Sunday Evening Reflection – Rosslyn Chapel

“The Holy Grail ‘neath ancient Roslin waits. The blade and chalice guarding o’er Her gates. Adorned in masters’ loving art, She lies. She rests at last beneath the starry skies.”
Dan Brown, The Da Vinci Code

Rosslyn Chapel

The idea of a sacred place or space has been with us since ancient days, a reminder that we are in search of a greater understanding of the world in which we live and our place within the unfolding narrative. We are fascinated by places that have evolved over the centuries, yet remain as vibrant today as they were in the past. Perhaps it is because we want to explore our personal journeys by reflecting on the lives of others who have come before.

Love Conquers Death

A sacred place gives pause for contemplation, a time to refocus on the things that give meaning to life – deeper purpose, seeking gratitude and kindness to ourselves and others

I invite you to join me at Rosslyn Chapel, which we visited a few years ago. It was a rainy day, with cloud cover that added a dramatic flair to our visit. We were off season, and yet there was a healthy line-up of people waiting to enter the Chapel and experience the history of this sacred space.

Tea was served, with scones and clotted cream, a warm send off as we headed into the rainy afternoon.

Tea at Rosslyn Chapel, Scotland

Rosslyn Chapel remains privately owned.

The current owner being Peter S. Clair-Erskine, 7th Earl of Rosslyn.

Enter and experience….

40 Comments Add yours

  1. It must be awe-inspiring to be in the presence of so much history. It’s very large and ornate for a “chapel.”

    Liked by 3 people

    1. Clanmother says:

      What was most interesting to me was a comment that came from a “greeter” who I spoke with for a few minutes. He said that when the da Vince Code movie came out, the visitor count went up exponentially. Then he pointed out the locations that were featured in the movie. This was a confirmation to me that stories are pivotal to what we consider sacred space. And that led me to the thought that we are, essentially, all stories. Like you, I have been thinking of my family history of late. Time is always of the essence, isn’t it?

      Liked by 4 people

      1. Yes, time is of the essence to ensure that those stories are preserved.

        Liked by 1 person

    1. Clanmother says:

      Thank you Cindy. One of my favourite quotes about sacred spaces is by Joseph Campbell: “Your sacred space is where you can find yourself over and over again.”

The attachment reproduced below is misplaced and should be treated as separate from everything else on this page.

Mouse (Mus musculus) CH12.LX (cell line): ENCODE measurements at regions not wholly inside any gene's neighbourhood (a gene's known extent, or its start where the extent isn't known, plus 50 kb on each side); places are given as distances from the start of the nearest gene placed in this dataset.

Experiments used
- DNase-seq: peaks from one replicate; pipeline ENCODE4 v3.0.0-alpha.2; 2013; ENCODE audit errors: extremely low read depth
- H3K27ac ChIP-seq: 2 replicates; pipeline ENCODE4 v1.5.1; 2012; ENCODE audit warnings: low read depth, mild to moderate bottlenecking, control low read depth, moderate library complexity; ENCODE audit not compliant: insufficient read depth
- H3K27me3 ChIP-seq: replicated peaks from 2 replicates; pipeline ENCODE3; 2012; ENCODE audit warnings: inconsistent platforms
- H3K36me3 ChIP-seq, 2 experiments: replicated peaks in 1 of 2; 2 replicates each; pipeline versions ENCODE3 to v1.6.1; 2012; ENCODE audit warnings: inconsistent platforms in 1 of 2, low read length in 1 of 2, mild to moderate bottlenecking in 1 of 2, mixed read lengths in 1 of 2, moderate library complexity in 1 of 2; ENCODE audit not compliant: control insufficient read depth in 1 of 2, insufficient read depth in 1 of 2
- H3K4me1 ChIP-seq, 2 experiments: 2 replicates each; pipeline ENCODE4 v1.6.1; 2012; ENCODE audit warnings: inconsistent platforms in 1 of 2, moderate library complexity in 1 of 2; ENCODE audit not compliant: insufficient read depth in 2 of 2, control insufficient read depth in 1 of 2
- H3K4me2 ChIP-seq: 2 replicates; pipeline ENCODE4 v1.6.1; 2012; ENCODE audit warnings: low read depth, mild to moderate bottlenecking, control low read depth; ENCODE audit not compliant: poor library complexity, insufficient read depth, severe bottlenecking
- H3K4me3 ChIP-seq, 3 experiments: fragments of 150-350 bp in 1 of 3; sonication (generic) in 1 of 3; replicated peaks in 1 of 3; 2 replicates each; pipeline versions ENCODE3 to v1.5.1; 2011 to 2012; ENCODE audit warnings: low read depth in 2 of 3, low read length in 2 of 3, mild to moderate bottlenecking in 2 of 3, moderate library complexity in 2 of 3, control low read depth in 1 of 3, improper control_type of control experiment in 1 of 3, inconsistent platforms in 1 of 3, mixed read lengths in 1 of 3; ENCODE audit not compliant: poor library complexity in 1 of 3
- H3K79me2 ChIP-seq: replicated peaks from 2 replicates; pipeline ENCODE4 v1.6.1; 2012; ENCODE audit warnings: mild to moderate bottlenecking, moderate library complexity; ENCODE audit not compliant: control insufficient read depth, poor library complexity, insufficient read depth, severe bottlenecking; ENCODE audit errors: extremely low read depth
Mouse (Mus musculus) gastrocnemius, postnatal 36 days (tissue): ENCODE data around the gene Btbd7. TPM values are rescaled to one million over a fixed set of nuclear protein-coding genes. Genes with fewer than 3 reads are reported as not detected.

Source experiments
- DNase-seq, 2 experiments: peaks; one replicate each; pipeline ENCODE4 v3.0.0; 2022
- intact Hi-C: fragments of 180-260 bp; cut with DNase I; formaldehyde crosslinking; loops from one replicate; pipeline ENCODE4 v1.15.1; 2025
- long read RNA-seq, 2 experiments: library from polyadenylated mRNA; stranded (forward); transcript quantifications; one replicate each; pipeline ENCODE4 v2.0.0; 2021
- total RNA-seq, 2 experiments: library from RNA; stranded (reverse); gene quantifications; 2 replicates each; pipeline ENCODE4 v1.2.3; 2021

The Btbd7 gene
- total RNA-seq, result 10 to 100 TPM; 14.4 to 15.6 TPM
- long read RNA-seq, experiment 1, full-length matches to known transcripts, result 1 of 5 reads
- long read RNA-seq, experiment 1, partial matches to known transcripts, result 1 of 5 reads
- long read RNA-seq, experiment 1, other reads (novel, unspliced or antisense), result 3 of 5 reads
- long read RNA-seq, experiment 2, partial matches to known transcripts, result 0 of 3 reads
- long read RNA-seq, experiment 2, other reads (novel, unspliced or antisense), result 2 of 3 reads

Liked by 2 people

  2. Nice. I used to live only a few miles away from Roslin.

    Liked by 2 people

    1. Clanmother says:

      Thank you, Graham. We had a wonderful time in Roslin. We always found a place that welcomed us with the promise of tea and scones.

      Liked by 2 people

  3. Liz says:

    Although this is pretty much on our doorstep, we have not yet been there, so it is lovely to visit virtually today, thank you!

    Liked by 1 person

    1. Clanmother says:

      I remember when we were on the train to Roslin, I kept on looking out the window to see if there was any ray of sunshine, even a glimmer. Alas, it was not to be. When I voiced my concerns (which could be defined as whining) about not being able to get the best photographs without sunshine, Don remarked: Everyone has photos of Rosslyn Chapel in perfect sunshine which you can purchase at the gift shop. But only you will have photos of the Chapel in the pouring rain. It is how you look at things! Always a joy to have your company, Liz.

      Liked by 2 people

      1. Liz says:

        Don is a total treasure – what a magnificent perspective on life he has! Sending many hugs to you both xxx

        Liked by 1 person

      2. Clanmother says:

        Hugs coming back!!

        Liked by 1 person

  4. That’s a wonderful line there in your comment above. it is indeed where you find yourself over and over. Lovely post, thrilling music, so much history.

    Liked by 2 people

    1. Clanmother says:

      Oh, the history, Shehanne – the history is what we are all about. While we plan for the future, what we are really doing is writing our history. Let’s make it an amazing story. Hugs and more hugs coming your way.

      Liked by 1 person

      1. Big ones back. You are so right re the history xxxxxxxxxxx

        Liked by 1 person

  5. J.D. Riso says:

    I can feel the serenity. Thank you.

    Liked by 1 person

    1. Clanmother says:

      I was hoping for a sunny day for the photos, but the rain and cloud covering was brilliant and added to the drama of the event. While everyone was inside the chapel and out of the rain, we were able to explore the courtyard surrounding the buildings in solitude. I am finding that what the universe gives is better than what we hoped would be. Thank you for coming with us…

      Liked by 1 person